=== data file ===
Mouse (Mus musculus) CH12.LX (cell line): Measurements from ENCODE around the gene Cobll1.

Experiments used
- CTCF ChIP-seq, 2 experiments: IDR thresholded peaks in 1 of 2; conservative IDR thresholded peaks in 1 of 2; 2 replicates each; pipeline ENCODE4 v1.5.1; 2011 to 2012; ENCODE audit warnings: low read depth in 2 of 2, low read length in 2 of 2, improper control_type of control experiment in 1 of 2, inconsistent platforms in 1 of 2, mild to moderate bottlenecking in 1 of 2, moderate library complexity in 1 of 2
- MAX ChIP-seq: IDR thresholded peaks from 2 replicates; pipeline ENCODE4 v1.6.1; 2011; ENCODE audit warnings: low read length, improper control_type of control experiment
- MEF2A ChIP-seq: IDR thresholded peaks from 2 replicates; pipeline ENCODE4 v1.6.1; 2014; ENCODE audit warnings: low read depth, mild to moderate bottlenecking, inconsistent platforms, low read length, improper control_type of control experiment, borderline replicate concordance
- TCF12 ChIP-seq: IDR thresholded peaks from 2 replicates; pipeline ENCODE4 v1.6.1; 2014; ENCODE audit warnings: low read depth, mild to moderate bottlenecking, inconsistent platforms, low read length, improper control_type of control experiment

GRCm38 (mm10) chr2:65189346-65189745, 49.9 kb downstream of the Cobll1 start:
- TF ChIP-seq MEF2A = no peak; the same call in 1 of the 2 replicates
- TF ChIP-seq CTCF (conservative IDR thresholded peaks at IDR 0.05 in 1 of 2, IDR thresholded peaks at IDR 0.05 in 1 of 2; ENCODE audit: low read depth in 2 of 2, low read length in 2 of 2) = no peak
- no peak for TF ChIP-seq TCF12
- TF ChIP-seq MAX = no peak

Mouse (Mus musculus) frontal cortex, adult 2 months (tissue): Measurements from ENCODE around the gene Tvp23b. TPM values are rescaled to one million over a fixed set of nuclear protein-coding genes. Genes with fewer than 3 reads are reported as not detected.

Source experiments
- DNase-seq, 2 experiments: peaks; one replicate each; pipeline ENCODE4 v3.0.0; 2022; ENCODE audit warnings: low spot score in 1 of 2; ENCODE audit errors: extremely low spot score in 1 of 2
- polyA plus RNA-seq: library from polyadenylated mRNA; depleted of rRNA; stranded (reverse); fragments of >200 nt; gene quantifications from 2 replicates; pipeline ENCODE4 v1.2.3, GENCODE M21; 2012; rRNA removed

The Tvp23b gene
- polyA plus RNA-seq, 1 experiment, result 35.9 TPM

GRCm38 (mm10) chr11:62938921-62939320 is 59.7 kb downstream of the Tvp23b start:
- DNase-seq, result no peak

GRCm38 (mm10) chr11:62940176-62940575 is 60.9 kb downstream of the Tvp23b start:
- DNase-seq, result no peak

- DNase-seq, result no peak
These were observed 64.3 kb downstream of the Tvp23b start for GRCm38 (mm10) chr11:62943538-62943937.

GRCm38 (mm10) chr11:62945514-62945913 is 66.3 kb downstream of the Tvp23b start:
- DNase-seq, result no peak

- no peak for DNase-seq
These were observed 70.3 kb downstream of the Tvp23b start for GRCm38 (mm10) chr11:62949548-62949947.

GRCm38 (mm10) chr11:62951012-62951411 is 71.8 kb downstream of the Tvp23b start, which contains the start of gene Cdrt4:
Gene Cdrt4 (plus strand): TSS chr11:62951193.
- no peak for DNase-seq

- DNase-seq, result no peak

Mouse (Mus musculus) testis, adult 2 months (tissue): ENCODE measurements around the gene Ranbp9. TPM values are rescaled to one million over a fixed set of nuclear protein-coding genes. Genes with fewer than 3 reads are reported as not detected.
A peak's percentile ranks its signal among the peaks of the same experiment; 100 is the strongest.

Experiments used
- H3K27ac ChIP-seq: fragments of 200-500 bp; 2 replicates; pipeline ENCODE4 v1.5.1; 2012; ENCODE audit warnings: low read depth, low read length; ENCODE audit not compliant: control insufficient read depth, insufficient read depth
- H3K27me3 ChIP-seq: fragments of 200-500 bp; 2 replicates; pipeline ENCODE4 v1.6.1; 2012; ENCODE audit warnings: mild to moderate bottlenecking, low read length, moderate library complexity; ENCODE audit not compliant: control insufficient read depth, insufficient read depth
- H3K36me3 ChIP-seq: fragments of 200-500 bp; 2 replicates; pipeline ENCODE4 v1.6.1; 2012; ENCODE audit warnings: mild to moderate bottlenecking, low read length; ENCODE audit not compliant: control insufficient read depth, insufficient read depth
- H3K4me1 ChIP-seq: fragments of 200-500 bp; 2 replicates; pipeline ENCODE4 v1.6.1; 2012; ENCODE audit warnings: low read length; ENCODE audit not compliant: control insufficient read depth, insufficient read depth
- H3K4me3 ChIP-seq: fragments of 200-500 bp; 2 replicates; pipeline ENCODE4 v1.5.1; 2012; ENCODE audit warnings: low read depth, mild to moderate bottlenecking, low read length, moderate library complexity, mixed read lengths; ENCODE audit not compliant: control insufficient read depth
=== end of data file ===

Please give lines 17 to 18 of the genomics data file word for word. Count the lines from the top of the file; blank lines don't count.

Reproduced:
- polyA plus RNA-seq, 1 experiment, result 35.9 TPM

GRCm38 (mm10) chr11:62938921-62939320 is 59.7 kb downstream of the Tvp23b start: